Teaching Materials

[Updated: 25 Mar 2024]

This page provides guidance on copyright issues for instructors to consider in the creation of teaching materials, and for the use of those materials.

See the Course Materials page for information about providing print or digital course readings to students.

Creating Teaching Materials

When creating instructional tools, such as presentation slides, instructor notes, manuals, guides, and so on, you may find it necessary to incorporate copyright-protected content. The following provides information to consider and guidelines to follow.

Original Content

Any original content you author and own can be used as you like. However, if your material was published, you may have assigned copyright ownership to the publisher, so review the terms of your publication agreement for ownership and use information.

See also, Opening Up Copyright Instructional Modules:

Publishing Agreements

Third-Party Content

Third-party content is a work, or part of a work, for which you do not own the rights. If you want to include copyright-protected third-party content within your teaching materials, first identify any terms of use applied to that content. If there is no information to indicate how the material can be used, or if your intended use differs from what is indicated, you may need to contact the copyright owner for permission. These sample permission letters provide a starting point for making such requests.

If it is not possible or feasible to obtain permission for your use of the content, it may be reasonable to rely on exceptions in the Copyright Act, depending on the amount and type of content you wish to use and the purpose for its inclusion in your work.

The following sections on this page describe some types of third-party content, and some issues to consider for their use.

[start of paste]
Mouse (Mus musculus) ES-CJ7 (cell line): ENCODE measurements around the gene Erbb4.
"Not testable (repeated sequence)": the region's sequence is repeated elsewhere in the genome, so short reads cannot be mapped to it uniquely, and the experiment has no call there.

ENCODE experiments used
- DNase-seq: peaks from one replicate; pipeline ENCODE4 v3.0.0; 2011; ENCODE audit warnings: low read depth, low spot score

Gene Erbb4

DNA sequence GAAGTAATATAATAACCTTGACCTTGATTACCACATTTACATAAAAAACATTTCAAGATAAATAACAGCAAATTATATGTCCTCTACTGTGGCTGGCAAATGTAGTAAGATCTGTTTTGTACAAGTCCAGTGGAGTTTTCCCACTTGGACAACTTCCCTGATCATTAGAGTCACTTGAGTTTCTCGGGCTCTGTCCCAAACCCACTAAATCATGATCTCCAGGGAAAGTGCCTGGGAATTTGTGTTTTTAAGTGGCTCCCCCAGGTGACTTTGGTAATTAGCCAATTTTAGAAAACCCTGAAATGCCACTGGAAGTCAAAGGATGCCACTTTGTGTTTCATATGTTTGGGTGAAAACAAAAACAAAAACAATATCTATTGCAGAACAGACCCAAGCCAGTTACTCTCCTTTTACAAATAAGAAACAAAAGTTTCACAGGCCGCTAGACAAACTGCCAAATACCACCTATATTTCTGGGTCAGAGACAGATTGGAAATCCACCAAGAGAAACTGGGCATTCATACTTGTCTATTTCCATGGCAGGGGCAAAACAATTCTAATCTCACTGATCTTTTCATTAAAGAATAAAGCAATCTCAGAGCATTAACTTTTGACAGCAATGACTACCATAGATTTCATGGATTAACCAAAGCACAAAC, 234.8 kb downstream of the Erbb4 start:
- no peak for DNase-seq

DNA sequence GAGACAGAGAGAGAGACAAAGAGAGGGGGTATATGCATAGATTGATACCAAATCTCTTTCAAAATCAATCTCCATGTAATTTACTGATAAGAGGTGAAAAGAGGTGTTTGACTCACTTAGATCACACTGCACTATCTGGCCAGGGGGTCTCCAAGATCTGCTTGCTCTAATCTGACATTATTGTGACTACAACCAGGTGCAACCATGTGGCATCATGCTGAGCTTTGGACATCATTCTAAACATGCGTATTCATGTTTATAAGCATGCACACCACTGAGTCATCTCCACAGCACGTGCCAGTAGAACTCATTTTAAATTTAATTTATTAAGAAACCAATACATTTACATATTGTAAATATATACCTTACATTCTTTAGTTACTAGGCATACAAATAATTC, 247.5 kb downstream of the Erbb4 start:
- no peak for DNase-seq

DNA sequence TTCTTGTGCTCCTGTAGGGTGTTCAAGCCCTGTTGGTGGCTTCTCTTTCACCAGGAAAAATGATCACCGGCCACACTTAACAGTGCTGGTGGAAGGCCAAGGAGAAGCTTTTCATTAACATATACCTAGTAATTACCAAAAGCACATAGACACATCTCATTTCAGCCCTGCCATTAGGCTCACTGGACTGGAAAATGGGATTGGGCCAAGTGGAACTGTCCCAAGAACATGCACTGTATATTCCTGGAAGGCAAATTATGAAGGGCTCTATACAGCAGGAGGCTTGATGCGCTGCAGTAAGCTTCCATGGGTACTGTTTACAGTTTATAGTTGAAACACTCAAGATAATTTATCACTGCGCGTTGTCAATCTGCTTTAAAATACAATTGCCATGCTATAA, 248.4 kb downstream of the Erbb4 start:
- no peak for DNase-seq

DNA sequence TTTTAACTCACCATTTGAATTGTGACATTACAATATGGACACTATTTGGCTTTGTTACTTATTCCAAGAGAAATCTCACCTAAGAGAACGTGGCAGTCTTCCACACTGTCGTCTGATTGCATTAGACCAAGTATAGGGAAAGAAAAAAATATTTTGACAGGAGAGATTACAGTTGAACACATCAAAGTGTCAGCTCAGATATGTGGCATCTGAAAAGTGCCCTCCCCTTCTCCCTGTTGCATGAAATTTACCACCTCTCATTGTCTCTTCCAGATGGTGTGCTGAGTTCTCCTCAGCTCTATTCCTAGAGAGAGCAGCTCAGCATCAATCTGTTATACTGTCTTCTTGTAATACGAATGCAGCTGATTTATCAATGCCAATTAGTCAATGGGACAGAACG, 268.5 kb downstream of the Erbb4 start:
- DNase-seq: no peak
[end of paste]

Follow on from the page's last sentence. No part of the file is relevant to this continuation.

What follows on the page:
See also, Opening Up Copyright Instructional Module:

Including Third-Party Content in Your Work 

Licensed or Subscription Content

You can often incorporate material that is pre-authorized for educational use under a licence, subscription, or other contractual permission. Review the terms for conditions and/or limitations before including content in course instructional tools.

Examples of licensed resources include:

  • Publisher licensed content that accompanies a textbook you are using (e.g., "for classroom use" often means you have permission to share it with students registered in your class);
  • Licensed library resources might allow for your intended use, but terms can vary between resources so be sure to check the terms specific to the content you would like to use;
  • Creative Commons or other openly licensed material;
  • Personal subscriptions and restricted access collections might allow for your intended use, but you should pay particular attention to the terms of the subscriber agreement. 
See also, Opening Up Copyright Instructional Modules:

Licensed Library Resources 

Online Content

Unless the website indicates otherwise, most material available online is subject to protection under the Copyright Act. Rights holders sometimes provide terms of use on the website where you access the work. Check the hosting website’s "copyright," "permissions," or "terms of use" section(s) for any information about intended uses. 

Using online content for educational purposes may fall under the "internet exception" in s. 30.04 of the Copyright Act. This exception allows for the use by an educational institution of material found on the open web provided that: the material is obtained from a lawful source;  the work is properly cited; and there is no clearly visible notice on the website prohibiting such educational use.  

Works in the Public Domain